Full-time researcher Nenita E. Olero, Agriculture faculty Dr. Ariston D. Calvo (retired), and Dr. Ardniel A. Baladjay tested developed a novel technique of banana (lakatan) propagation. Because the technique requires only simple tools and can be carried out in a shed or field, it can be utilized even by farmers with limited resources.
Smallholder farmers typically do not have the capability to purchase plantlets derived from tissue culture. Hence, they usually depend on suckers for banana propagation. The problem is pests and disease limit the productivity of banana plantations. It would be beneficial to farmers if they have access to technology that can increase the quantity and quality of their outputs.
The USM team developed two methods which they tested through field trials. The first involved some form of decapitation of a healthy banana plant to produce 3-6 suckers within three weeks. The second technique involved the planting of banana corms with the middle portion removed. Through this technique, three to seven shoots can be expected to emerge from just one planting material. These techniques have the potential to maximize each banana sucker so that it can produce up to 16 mature plants.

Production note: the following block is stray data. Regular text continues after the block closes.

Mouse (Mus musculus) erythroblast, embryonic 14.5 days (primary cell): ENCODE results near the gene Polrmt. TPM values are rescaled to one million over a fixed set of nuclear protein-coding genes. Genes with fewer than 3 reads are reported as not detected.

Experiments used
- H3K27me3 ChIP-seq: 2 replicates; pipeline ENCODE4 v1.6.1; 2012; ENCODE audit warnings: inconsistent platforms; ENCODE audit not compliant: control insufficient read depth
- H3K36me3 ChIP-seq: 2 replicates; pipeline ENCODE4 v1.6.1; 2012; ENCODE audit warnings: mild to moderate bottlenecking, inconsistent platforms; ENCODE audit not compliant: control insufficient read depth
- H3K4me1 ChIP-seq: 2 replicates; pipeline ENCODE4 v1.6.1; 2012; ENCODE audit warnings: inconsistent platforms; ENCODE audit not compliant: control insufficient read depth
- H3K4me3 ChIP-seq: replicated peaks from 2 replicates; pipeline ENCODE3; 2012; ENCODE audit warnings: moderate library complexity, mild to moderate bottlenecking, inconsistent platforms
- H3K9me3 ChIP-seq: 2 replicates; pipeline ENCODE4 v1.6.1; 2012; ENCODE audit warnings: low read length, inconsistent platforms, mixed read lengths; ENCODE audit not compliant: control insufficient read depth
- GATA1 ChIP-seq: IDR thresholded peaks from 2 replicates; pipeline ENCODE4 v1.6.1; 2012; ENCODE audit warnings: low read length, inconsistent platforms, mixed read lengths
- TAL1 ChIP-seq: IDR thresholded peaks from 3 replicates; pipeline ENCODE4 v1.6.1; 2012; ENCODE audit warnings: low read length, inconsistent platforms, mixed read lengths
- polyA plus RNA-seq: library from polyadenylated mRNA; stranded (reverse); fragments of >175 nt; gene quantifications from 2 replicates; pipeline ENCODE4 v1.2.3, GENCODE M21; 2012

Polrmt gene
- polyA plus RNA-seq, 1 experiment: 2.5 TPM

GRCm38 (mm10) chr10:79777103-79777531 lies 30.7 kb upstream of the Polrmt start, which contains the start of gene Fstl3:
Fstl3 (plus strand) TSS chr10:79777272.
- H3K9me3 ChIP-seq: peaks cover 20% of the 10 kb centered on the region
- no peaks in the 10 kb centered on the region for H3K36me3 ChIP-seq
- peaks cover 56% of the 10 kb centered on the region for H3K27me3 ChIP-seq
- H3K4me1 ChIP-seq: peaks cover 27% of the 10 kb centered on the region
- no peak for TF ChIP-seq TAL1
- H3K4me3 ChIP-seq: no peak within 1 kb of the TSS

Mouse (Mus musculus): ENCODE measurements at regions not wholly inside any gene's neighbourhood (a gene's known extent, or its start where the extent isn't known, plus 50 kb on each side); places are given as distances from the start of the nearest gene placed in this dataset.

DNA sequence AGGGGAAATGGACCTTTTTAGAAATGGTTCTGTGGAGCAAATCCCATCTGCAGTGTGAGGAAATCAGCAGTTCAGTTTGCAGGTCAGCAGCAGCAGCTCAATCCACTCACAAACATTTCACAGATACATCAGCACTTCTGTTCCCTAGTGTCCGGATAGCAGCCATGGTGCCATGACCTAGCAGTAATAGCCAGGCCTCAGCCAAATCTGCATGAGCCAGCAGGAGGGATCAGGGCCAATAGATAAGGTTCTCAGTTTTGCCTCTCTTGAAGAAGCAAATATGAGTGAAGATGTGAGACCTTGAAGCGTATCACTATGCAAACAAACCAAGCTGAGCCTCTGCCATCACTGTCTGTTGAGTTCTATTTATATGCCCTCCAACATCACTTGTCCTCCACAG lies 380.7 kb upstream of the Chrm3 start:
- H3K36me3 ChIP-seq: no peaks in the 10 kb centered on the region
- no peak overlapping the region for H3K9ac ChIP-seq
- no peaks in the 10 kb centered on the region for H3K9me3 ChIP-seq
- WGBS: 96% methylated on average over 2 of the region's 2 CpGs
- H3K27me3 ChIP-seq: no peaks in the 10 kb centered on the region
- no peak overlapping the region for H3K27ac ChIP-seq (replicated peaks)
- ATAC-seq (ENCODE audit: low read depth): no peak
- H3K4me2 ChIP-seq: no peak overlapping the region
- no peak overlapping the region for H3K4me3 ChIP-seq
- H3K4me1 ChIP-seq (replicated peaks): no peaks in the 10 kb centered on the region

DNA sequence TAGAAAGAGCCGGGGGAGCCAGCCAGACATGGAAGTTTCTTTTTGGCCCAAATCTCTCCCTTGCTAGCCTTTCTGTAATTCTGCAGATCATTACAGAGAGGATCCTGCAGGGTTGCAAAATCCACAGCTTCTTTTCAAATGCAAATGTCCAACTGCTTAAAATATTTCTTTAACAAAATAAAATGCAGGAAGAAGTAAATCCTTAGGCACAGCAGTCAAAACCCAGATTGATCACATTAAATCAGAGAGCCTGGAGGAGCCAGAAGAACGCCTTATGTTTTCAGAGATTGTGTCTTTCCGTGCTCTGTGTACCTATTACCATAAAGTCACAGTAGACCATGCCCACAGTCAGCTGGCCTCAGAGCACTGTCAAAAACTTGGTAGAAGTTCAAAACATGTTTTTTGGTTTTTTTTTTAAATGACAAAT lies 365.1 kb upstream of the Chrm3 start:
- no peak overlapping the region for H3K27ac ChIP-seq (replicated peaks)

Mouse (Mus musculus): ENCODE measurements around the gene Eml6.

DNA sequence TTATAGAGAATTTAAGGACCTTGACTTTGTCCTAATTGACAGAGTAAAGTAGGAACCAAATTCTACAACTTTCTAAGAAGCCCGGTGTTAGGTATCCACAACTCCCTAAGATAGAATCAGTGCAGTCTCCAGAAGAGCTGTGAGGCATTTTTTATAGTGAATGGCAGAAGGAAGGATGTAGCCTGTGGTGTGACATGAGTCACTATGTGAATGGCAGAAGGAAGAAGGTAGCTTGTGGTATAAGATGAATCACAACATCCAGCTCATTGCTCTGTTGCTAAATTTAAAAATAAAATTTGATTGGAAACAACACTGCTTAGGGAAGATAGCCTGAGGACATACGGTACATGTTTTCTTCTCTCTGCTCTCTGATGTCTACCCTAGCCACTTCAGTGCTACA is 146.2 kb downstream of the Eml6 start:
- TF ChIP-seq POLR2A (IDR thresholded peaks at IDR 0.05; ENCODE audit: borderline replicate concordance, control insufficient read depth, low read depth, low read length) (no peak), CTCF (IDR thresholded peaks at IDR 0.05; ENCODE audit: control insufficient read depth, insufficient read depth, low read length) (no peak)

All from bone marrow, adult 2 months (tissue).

Farmers have been very receptive of these macro-propagation techniques. Farmers from North Cotabato attended a training in the USM Extension Conference Room, and a hands-on training in the USMARC grounds. The USM research team also visited farmers in Barangay Imamaling to share the planting techniques. Follow-up activities to determine and address issues that may have arose are now being planned.
An IEC material on the detailed procedure for the team’s banana macro-propagation technique is now copyrighted, and will be disseminated. Interested parties may visit Dr. Baladjay at the College of Agriculture Extension Office or Dr. Mary Joy Cañolas of the University Extension Office to learn more information.